So far as my posts on GNOME 3 and the "energy" involved, tpo is right that I've been incredibly nasty about it all, and most of that energy has been quite negative. I've been a die-hard Linux/GNOME user since before GNOME 1.0, and went almost 10 years without even owning or using a copy of Windows, but those days are behind me and I need to stop being incensed over GNOME not being Windows 7 and just accept that I'm no longer a "real" Linux desktop user.

Sorry for being a jerk. I'm going to refrain from commenting on GNOME from now on.

Linux Mint goes to 11

Posted May 27, 2011 6:27 UTC (Fri) by tpo (subscriber, #25713) [Link]

It's a pitty you keep on to your commenting style of using foul language and name calling. Being LWN I'd give you a last warning and revoke your right to post at your next such comment.

It is well possible to express ones analysis and - strong - opinion without resorting to such language, as LWN culture has consistently shown.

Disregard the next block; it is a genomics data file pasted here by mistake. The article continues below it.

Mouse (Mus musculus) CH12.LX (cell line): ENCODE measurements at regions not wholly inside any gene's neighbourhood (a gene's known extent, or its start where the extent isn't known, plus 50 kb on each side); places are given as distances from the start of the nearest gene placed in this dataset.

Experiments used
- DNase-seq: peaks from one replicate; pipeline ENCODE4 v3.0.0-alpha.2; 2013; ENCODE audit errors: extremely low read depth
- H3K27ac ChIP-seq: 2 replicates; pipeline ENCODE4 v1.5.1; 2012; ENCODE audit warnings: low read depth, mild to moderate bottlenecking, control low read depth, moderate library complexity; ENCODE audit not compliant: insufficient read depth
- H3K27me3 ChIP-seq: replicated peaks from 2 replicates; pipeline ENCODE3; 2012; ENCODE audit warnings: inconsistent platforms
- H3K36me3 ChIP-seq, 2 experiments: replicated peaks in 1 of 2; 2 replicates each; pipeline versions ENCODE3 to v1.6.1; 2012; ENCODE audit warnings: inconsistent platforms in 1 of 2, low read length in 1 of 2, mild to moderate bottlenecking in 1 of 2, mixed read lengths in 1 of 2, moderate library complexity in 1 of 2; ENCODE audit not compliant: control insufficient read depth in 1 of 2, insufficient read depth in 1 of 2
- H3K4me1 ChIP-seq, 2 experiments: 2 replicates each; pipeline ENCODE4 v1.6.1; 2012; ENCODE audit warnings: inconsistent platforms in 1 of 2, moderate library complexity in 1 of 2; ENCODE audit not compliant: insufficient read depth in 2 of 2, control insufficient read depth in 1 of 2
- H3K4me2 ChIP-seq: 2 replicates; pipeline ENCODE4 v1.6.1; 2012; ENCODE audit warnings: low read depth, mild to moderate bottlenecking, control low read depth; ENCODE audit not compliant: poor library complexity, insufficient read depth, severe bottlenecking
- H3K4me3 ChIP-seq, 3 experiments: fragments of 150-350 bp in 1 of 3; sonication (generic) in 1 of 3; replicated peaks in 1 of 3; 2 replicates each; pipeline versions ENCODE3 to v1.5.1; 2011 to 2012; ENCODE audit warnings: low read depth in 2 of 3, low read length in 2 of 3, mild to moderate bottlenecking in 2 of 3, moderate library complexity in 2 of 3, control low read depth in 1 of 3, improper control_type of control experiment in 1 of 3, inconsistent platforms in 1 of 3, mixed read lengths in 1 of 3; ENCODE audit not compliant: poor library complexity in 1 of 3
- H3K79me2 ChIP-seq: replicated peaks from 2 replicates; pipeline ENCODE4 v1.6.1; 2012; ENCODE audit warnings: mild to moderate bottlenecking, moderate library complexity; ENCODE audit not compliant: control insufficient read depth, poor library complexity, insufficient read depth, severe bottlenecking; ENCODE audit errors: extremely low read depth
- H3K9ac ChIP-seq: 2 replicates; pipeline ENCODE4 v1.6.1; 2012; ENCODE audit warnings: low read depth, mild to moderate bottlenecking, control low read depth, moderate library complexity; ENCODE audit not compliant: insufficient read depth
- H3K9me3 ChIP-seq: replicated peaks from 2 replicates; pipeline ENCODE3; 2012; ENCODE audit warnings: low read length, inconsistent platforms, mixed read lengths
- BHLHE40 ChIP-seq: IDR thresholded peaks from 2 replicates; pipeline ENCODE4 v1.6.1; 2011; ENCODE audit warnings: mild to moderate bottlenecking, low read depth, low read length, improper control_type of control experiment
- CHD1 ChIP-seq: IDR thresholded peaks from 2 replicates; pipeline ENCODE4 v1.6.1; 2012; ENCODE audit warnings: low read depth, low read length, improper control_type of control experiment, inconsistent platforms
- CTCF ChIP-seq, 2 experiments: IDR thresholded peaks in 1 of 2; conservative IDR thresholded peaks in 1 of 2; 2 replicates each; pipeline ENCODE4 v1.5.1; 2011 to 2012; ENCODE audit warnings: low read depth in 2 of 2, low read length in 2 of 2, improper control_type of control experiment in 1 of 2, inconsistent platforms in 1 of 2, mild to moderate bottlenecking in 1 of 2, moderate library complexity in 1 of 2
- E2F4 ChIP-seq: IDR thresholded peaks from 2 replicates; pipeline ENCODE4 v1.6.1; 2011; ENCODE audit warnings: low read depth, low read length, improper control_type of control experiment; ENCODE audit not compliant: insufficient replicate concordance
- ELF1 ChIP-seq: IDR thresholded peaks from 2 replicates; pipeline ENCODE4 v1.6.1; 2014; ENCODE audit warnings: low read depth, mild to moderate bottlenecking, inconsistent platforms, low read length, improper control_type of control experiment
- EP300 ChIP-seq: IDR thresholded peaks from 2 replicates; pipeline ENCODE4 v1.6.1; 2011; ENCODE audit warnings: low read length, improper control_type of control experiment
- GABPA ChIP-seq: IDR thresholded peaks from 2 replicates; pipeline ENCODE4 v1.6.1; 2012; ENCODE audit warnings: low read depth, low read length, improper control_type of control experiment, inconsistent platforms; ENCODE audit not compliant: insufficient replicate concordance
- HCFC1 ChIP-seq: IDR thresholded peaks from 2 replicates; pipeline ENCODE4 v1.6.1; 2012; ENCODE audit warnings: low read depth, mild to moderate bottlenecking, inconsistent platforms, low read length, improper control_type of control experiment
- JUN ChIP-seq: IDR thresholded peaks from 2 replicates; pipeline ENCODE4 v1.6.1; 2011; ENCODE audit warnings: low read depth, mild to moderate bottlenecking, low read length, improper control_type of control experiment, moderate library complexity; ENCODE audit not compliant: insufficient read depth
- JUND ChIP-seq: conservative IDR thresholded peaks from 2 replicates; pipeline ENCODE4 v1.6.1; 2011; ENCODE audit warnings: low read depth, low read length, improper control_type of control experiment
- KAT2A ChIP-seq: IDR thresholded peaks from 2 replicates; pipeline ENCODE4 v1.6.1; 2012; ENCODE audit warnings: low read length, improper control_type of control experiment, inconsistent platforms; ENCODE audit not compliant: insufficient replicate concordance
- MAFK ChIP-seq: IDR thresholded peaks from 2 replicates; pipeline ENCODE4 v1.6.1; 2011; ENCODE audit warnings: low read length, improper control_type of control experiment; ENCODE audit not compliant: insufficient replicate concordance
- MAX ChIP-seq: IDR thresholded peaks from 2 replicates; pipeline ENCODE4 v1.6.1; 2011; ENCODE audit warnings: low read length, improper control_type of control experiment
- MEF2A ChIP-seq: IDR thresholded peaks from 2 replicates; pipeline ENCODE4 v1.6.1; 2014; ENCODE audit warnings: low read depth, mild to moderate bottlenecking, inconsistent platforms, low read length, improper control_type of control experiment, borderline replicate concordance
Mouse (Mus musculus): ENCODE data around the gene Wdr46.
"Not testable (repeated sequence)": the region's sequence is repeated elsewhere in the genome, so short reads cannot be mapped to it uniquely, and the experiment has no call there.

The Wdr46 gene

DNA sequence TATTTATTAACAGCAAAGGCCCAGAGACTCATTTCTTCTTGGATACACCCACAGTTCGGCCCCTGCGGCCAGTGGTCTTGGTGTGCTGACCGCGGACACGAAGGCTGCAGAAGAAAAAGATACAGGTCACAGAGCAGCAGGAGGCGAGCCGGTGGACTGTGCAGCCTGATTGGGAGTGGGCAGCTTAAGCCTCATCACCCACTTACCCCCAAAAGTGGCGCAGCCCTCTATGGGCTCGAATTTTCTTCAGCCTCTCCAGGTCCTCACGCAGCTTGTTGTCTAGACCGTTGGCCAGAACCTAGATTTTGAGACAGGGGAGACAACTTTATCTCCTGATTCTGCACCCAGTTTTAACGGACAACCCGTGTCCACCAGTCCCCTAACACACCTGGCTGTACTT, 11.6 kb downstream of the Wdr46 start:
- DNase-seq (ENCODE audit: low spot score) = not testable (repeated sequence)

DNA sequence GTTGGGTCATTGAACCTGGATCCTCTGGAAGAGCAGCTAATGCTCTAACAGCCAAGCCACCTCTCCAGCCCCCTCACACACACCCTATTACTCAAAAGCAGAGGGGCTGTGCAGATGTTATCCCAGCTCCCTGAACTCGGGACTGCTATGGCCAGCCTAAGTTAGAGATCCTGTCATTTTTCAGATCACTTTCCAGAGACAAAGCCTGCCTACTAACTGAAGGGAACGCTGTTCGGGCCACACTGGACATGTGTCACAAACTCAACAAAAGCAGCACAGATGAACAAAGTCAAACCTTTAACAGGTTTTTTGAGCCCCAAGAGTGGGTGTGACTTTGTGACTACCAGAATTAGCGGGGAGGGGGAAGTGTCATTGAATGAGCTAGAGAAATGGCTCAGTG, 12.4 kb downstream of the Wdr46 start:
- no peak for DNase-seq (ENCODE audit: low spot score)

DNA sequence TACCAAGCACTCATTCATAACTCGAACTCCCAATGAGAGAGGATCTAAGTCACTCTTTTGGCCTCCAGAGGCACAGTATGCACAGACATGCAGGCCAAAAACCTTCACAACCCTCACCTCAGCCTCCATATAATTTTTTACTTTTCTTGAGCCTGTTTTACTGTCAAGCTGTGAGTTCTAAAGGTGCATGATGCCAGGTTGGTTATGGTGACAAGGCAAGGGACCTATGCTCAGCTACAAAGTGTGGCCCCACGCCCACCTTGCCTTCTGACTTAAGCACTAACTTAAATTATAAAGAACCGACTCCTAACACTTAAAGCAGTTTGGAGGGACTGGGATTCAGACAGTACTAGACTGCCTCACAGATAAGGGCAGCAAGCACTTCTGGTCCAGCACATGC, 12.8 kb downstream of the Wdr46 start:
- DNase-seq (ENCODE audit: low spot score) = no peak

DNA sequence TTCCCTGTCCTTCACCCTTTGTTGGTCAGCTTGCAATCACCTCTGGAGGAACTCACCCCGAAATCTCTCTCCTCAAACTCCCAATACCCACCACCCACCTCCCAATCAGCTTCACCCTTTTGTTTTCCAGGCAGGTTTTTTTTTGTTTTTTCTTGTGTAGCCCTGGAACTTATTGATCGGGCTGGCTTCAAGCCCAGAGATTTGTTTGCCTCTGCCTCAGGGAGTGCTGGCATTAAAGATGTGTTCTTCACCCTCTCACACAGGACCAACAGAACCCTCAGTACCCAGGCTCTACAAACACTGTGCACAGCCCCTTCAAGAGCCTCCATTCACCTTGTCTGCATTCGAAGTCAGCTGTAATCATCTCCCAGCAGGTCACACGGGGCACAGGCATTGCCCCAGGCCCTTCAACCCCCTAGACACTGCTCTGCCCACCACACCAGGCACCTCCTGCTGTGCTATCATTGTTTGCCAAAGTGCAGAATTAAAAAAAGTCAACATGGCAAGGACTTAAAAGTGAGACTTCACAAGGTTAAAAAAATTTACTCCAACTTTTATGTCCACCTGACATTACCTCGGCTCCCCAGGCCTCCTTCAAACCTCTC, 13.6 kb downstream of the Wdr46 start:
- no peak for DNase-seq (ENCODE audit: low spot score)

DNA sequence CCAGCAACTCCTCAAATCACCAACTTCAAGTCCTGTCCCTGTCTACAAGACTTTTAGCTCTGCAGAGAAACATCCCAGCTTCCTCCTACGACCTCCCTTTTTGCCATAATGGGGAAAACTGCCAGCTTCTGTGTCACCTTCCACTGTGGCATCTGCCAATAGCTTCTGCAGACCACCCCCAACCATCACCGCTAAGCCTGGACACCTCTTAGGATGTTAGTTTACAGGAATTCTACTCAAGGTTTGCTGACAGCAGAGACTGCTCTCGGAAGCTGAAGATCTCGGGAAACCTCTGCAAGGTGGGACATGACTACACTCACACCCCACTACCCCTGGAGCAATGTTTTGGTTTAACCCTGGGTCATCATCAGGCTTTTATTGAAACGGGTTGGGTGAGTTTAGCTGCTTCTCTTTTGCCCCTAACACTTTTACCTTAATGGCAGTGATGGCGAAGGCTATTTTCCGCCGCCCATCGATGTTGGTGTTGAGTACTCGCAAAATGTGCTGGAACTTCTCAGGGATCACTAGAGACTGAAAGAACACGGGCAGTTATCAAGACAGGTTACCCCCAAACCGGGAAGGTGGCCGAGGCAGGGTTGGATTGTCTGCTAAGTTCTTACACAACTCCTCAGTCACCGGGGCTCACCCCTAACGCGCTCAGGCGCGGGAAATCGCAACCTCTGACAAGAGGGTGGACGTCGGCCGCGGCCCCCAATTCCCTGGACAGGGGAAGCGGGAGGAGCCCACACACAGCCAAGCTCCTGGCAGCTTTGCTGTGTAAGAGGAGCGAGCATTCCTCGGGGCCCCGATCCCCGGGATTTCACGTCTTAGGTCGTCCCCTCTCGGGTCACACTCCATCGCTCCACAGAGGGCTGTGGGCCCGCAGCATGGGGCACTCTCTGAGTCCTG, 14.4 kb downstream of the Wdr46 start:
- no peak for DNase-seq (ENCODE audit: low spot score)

Linux Mint goes to 11

Posted Jun 6, 2011 16:41 UTC (Mon) by Cato (subscriber, #7643) [Link]

I agree completely about the move to making GNOME (and Unity) GPU dependent, and switching to KMS, before the Linux graphics drivers really work well. There's a Linux PC that I misguidedly upgraded to Ubuntu 10.04 LTS last month, and it's freezing several times a day, most likely due to the Intel on-board graphics driver. The user of this PC is mystified as to why it freezes all the time - actually much worse than Windows XP - and I have to make a special trip just to fix it.

Linux Mint (with KMS turned off) is looking a lot more attractive than Ubuntu for a stable desktop Linux these days.